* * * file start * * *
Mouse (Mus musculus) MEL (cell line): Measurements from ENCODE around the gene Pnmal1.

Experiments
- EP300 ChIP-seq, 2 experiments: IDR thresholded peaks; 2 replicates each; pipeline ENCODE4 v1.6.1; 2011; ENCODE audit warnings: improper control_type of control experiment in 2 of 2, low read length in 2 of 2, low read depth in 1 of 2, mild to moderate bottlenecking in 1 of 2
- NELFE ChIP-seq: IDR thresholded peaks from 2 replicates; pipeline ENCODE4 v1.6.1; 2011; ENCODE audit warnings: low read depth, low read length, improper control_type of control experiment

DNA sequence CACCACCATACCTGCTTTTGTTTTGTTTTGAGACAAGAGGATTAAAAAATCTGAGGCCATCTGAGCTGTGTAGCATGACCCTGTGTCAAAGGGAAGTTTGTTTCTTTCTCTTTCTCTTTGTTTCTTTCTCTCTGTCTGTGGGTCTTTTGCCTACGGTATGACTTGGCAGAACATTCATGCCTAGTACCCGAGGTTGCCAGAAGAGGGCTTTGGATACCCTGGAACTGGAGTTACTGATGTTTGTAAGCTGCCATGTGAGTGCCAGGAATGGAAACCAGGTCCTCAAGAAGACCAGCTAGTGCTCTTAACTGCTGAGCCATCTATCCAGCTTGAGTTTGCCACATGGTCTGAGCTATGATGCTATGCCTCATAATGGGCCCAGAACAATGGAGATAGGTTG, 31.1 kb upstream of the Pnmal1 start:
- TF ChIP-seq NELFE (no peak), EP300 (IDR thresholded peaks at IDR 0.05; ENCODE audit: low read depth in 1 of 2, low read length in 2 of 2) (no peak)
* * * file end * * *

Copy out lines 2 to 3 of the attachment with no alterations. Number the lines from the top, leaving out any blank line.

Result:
Experiments
- EP300 ChIP-seq, 2 experiments: IDR thresholded peaks; 2 replicates each; pipeline ENCODE4 v1.6.1; 2011; ENCODE audit warnings: improper control_type of control experiment in 2 of 2, low read length in 2 of 2, low read depth in 1 of 2, mild to moderate bottlenecking in 1 of 2